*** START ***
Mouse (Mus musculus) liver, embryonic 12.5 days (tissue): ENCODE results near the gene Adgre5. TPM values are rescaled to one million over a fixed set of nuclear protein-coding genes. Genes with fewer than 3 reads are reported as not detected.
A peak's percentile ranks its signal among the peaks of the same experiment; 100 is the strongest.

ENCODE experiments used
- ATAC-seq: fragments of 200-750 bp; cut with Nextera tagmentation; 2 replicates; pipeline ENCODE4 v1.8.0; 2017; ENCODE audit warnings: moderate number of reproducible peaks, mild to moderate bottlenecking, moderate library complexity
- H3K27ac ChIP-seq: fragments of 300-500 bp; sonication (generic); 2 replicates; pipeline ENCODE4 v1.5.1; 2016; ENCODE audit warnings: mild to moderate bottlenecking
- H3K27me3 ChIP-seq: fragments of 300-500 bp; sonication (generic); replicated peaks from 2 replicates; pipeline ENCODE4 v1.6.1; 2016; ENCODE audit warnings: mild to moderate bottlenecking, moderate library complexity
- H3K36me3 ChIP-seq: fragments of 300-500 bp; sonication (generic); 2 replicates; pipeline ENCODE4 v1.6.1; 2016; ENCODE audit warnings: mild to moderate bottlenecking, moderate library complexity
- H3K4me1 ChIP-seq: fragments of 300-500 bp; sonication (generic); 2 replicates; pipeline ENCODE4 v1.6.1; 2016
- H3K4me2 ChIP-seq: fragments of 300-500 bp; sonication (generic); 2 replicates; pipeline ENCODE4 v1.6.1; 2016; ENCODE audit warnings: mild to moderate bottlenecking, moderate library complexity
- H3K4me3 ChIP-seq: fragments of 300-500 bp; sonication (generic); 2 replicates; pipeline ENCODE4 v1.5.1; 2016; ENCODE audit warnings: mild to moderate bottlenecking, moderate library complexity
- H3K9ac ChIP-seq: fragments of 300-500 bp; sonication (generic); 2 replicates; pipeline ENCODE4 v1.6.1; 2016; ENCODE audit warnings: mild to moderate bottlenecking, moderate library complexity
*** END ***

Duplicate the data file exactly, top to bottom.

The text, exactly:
Mouse (Mus musculus) liver, embryonic 12.5 days (tissue): ENCODE results near the gene Adgre5. TPM values are rescaled to one million over a fixed set of nuclear protein-coding genes. Genes with fewer than 3 reads are reported as not detected.
A peak's percentile ranks its signal among the peaks of the same experiment; 100 is the strongest.

ENCODE experiments used
- ATAC-seq: fragments of 200-750 bp; cut with Nextera tagmentation; 2 replicates; pipeline ENCODE4 v1.8.0; 2017; ENCODE audit warnings: moderate number of reproducible peaks, mild to moderate bottlenecking, moderate library complexity
- H3K27ac ChIP-seq: fragments of 300-500 bp; sonication (generic); 2 replicates; pipeline ENCODE4 v1.5.1; 2016; ENCODE audit warnings: mild to moderate bottlenecking
- H3K27me3 ChIP-seq: fragments of 300-500 bp; sonication (generic); replicated peaks from 2 replicates; pipeline ENCODE4 v1.6.1; 2016; ENCODE audit warnings: mild to moderate bottlenecking, moderate library complexity
- H3K36me3 ChIP-seq: fragments of 300-500 bp; sonication (generic); 2 replicates; pipeline ENCODE4 v1.6.1; 2016; ENCODE audit warnings: mild to moderate bottlenecking, moderate library complexity
- H3K4me1 ChIP-seq: fragments of 300-500 bp; sonication (generic); 2 replicates; pipeline ENCODE4 v1.6.1; 2016
- H3K4me2 ChIP-seq: fragments of 300-500 bp; sonication (generic); 2 replicates; pipeline ENCODE4 v1.6.1; 2016; ENCODE audit warnings: mild to moderate bottlenecking, moderate library complexity
- H3K4me3 ChIP-seq: fragments of 300-500 bp; sonication (generic); 2 replicates; pipeline ENCODE4 v1.5.1; 2016; ENCODE audit warnings: mild to moderate bottlenecking, moderate library complexity
- H3K9ac ChIP-seq: fragments of 300-500 bp; sonication (generic); 2 replicates; pipeline ENCODE4 v1.6.1; 2016; ENCODE audit warnings: mild to moderate bottlenecking, moderate library complexity